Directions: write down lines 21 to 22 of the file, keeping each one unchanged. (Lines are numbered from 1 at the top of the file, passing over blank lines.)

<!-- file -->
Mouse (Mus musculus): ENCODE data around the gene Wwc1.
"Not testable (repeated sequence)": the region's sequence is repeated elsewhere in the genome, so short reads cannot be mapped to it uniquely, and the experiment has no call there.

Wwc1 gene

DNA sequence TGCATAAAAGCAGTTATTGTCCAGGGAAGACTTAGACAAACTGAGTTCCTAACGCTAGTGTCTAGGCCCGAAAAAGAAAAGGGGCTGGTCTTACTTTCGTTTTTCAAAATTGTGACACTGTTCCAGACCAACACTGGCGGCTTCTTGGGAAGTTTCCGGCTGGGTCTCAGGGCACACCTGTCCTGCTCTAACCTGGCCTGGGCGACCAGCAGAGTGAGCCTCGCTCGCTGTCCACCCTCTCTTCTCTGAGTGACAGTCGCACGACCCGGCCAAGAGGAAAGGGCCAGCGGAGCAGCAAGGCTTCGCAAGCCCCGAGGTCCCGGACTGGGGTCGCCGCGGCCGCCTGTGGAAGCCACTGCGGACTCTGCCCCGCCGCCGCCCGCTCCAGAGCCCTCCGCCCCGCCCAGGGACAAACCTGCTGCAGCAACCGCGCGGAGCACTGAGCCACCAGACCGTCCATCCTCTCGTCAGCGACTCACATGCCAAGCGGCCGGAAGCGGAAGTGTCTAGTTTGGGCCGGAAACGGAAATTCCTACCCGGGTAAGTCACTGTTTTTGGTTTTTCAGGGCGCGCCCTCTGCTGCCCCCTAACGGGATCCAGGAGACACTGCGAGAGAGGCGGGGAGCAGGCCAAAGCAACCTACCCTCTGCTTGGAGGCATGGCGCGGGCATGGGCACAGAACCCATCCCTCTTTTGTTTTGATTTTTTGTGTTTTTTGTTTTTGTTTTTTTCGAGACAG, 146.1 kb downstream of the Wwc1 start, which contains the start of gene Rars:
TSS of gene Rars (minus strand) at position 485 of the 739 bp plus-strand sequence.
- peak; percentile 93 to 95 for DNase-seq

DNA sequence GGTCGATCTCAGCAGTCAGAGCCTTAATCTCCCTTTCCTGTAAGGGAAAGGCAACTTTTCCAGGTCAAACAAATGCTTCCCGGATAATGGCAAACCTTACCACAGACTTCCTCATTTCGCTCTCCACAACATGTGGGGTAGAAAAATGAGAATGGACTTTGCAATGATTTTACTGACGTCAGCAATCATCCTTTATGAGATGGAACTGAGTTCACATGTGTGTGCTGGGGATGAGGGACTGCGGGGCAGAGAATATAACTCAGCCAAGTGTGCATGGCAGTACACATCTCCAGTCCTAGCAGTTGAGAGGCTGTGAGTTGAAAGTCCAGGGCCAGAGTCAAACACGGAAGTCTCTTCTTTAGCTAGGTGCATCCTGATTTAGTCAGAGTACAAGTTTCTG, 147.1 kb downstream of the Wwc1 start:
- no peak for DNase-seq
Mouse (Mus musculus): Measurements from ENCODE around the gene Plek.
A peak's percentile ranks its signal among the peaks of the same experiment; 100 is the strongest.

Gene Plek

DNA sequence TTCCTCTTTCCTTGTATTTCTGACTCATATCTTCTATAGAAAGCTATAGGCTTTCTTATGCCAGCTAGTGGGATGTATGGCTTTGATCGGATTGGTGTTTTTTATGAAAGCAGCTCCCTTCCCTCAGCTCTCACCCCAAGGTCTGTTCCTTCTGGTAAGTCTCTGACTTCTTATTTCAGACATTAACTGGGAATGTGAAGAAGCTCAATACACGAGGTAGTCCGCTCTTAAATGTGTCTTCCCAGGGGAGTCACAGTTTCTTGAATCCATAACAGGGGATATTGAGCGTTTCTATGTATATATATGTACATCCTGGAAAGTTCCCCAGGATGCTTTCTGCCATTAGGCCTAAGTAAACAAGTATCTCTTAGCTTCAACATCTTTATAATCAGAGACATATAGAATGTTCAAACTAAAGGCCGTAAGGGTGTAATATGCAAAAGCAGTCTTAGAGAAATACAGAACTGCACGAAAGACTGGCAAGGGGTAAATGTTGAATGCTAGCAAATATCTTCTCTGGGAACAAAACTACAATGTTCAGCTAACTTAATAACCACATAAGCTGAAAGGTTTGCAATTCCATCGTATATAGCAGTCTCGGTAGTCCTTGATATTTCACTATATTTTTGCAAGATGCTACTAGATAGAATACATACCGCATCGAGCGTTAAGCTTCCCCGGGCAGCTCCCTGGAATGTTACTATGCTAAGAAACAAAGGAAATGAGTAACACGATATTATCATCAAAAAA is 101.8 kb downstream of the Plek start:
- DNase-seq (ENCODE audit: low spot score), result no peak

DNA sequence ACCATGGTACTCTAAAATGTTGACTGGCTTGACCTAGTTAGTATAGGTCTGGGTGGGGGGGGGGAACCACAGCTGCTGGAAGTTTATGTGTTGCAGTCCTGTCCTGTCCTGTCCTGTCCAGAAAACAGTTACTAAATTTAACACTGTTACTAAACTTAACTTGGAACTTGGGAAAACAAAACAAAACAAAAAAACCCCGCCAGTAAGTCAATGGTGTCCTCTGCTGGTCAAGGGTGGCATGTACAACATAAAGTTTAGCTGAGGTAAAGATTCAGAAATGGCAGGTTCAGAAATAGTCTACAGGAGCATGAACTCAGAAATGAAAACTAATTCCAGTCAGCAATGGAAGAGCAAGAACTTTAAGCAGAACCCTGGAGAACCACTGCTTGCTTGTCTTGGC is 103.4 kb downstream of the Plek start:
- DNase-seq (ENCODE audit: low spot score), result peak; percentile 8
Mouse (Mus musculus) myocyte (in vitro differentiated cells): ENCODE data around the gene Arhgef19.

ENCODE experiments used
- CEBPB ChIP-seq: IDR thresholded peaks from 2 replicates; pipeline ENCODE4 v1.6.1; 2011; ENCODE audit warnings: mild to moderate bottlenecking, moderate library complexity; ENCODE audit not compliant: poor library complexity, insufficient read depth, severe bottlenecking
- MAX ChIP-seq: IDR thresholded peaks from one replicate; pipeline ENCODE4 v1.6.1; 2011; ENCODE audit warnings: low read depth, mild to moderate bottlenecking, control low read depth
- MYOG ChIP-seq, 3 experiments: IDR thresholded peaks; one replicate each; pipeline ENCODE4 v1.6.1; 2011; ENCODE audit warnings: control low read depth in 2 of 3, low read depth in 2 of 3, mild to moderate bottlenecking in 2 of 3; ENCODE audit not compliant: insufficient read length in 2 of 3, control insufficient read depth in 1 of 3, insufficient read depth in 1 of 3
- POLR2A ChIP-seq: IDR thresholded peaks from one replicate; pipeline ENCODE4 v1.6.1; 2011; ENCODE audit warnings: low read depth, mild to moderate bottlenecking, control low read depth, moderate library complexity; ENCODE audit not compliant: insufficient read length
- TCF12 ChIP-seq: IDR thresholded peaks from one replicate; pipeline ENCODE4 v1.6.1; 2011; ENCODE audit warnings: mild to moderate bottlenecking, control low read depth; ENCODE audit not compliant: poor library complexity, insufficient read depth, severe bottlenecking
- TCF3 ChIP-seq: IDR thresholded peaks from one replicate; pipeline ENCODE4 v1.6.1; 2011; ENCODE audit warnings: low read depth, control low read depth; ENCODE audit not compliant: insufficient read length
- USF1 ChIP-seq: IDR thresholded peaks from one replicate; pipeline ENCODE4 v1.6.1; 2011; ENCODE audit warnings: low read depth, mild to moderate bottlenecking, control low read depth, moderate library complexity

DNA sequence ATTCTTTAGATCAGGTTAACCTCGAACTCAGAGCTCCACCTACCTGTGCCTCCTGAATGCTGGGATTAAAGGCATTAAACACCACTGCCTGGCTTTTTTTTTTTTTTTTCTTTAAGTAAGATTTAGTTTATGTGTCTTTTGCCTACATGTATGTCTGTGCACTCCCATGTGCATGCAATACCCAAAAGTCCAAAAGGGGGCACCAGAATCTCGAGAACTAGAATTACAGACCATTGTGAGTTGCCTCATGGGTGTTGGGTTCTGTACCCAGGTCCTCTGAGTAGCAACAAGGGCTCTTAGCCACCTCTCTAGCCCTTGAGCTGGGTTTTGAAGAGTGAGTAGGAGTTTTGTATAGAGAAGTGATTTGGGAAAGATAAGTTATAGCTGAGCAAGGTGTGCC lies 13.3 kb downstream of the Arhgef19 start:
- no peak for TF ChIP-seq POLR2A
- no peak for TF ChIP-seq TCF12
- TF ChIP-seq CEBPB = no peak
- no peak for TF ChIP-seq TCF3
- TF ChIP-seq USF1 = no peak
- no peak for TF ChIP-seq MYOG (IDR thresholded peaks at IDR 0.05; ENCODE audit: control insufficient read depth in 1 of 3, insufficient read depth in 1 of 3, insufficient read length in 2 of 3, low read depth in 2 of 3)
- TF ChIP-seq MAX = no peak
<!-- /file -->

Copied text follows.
- POLR2A ChIP-seq: IDR thresholded peaks from one replicate; pipeline ENCODE4 v1.6.1; 2011; ENCODE audit warnings: low read depth, mild to moderate bottlenecking, control low read depth, moderate library complexity; ENCODE audit not compliant: insufficient read length
- TCF12 ChIP-seq: IDR thresholded peaks from one replicate; pipeline ENCODE4 v1.6.1; 2011; ENCODE audit warnings: mild to moderate bottlenecking, control low read depth; ENCODE audit not compliant: poor library complexity, insufficient read depth, severe bottlenecking